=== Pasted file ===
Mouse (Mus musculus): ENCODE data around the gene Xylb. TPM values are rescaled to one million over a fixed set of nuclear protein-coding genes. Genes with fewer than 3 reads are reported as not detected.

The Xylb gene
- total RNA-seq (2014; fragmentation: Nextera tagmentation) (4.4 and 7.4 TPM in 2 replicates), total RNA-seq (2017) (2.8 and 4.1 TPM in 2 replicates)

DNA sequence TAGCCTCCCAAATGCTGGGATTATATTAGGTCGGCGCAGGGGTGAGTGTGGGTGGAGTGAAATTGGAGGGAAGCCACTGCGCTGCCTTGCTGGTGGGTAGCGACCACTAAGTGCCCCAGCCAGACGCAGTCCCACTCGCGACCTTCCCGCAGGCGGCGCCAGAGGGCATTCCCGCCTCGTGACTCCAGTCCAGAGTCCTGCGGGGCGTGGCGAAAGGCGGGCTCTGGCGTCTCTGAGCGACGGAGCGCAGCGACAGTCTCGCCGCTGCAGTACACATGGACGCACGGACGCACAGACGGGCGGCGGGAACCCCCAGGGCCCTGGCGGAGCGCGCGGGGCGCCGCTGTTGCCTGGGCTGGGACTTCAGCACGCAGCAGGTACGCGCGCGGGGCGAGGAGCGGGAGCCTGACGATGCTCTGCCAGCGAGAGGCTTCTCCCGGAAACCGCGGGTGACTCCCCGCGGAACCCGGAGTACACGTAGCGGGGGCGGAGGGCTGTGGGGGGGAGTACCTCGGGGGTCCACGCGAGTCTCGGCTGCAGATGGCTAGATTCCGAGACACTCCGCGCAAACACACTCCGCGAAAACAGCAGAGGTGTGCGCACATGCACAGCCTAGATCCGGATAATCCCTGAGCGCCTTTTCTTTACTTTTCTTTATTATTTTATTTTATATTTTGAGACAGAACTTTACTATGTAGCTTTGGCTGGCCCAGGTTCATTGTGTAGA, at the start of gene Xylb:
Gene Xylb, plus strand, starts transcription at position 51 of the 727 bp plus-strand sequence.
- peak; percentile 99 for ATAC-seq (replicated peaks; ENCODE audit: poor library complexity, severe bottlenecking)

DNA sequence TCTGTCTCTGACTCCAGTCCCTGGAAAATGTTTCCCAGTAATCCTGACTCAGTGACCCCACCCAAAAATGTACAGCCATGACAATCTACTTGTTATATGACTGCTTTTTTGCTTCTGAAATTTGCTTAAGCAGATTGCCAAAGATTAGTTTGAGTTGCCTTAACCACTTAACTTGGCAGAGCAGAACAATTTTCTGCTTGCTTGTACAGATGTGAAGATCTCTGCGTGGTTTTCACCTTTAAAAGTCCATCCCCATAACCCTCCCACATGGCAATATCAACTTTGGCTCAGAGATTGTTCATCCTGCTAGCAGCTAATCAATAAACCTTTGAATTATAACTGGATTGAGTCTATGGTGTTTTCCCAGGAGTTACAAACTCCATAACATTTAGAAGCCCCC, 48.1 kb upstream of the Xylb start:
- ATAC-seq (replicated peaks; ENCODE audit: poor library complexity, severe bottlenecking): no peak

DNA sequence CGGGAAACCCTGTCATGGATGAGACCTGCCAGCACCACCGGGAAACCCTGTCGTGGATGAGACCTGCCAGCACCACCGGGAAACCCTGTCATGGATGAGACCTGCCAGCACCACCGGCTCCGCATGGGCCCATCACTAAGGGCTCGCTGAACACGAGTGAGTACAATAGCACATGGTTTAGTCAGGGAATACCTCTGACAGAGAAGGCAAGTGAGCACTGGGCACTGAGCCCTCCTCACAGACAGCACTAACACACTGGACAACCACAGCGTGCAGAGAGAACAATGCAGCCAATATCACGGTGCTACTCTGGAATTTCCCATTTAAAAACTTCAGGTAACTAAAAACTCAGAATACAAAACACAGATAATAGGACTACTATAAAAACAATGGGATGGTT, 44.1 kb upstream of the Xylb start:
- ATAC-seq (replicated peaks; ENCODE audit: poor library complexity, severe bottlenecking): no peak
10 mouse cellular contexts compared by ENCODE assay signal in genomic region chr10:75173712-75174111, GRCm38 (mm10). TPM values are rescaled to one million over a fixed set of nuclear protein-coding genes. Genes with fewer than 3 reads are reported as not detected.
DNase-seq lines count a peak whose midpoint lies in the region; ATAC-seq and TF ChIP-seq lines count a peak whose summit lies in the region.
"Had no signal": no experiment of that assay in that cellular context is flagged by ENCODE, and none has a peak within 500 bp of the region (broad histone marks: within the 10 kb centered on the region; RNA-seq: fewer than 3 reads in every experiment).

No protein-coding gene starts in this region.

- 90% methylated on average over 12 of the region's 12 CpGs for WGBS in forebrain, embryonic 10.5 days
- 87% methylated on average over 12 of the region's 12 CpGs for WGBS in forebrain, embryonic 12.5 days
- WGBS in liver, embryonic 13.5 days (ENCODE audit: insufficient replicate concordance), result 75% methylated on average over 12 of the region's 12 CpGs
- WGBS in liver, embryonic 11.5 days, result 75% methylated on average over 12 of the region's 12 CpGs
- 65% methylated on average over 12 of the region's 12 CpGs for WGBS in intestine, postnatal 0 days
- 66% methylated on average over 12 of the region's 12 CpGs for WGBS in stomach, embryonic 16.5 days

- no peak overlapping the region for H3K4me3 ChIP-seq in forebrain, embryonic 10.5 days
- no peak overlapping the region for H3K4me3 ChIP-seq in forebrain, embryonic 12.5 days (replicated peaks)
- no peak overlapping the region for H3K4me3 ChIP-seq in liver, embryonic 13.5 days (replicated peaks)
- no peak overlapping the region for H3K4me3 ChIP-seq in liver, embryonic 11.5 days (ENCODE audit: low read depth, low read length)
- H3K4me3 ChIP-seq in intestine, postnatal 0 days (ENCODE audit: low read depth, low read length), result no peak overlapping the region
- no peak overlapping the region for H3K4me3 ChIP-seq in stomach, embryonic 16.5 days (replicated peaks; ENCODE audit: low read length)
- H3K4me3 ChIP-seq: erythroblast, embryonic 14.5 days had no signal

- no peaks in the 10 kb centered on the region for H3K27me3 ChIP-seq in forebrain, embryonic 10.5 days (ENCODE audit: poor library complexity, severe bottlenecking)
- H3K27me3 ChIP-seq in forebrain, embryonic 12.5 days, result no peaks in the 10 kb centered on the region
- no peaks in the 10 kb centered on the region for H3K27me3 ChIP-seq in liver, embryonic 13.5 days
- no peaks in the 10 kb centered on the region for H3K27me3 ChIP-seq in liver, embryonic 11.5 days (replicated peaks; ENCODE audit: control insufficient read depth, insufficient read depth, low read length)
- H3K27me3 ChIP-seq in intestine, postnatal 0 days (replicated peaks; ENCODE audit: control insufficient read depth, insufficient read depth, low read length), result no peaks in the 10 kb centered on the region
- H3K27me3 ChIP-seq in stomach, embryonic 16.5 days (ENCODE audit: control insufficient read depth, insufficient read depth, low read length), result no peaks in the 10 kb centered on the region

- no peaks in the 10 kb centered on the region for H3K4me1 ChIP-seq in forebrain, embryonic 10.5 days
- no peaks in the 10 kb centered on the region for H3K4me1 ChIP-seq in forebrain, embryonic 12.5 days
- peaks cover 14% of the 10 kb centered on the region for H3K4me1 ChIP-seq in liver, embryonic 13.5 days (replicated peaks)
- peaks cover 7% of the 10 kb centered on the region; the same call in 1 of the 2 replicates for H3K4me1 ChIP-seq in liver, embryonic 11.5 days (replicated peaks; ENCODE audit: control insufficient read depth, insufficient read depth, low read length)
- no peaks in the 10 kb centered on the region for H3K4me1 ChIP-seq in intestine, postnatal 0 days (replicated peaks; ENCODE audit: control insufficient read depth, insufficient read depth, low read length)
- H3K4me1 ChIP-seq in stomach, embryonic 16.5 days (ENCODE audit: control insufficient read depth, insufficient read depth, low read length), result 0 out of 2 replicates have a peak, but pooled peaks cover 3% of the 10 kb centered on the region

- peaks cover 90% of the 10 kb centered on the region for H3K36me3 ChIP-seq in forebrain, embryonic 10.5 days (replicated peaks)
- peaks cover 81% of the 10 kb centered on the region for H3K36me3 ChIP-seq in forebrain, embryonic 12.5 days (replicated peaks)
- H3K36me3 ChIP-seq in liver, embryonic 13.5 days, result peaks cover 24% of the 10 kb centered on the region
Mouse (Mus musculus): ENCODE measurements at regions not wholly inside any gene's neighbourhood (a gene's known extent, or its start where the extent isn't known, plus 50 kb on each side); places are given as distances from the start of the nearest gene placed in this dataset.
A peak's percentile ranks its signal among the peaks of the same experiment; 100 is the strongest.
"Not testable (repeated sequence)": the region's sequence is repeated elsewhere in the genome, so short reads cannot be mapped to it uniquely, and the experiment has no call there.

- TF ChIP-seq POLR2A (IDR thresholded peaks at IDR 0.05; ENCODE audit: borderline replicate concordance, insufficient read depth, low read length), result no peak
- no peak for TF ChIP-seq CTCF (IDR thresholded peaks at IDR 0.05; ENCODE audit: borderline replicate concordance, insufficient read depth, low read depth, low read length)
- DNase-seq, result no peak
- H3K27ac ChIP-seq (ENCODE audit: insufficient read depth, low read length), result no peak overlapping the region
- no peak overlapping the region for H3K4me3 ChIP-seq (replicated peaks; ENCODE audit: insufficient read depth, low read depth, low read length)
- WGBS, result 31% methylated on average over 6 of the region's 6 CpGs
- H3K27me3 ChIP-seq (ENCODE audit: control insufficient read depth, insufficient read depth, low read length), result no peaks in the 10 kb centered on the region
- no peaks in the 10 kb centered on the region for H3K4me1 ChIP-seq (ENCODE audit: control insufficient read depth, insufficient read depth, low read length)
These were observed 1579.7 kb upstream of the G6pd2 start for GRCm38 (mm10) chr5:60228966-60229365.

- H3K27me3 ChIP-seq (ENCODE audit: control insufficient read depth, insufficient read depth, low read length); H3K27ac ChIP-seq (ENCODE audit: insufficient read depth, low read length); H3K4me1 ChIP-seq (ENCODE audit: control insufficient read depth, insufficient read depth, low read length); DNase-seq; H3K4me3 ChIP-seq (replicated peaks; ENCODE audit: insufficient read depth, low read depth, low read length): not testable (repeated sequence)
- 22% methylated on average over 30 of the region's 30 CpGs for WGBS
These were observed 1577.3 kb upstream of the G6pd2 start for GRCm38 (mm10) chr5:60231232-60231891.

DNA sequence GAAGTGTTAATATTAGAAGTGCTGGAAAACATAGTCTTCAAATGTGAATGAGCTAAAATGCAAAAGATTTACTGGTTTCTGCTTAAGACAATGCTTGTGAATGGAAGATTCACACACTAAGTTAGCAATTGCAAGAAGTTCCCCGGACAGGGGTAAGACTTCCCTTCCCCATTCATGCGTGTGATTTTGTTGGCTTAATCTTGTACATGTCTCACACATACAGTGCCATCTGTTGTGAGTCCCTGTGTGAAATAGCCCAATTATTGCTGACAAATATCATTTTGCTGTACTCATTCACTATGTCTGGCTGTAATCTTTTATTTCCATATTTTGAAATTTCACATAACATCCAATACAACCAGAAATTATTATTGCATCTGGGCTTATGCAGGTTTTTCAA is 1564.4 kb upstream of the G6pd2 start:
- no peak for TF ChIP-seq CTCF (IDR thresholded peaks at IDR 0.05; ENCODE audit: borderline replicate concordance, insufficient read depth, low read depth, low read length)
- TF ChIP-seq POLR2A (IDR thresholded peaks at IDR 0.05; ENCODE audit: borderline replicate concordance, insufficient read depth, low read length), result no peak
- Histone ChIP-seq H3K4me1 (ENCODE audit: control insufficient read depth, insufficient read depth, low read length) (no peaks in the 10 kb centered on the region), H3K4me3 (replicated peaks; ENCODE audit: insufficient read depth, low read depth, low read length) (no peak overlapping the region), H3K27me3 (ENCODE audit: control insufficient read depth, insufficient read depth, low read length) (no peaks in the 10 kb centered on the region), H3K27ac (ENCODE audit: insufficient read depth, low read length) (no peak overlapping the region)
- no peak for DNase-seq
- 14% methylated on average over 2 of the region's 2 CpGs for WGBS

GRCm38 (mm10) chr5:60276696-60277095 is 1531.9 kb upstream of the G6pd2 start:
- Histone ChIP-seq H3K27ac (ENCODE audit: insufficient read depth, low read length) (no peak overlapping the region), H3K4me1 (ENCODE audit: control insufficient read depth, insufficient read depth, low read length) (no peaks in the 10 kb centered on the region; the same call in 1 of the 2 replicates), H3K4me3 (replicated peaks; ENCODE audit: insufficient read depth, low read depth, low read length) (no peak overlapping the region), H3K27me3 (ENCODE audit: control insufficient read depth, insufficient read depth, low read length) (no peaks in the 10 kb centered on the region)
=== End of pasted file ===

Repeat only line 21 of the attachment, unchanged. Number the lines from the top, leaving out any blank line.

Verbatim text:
- no peak overlapping the region for H3K4me3 ChIP-seq in forebrain, embryonic 10.5 days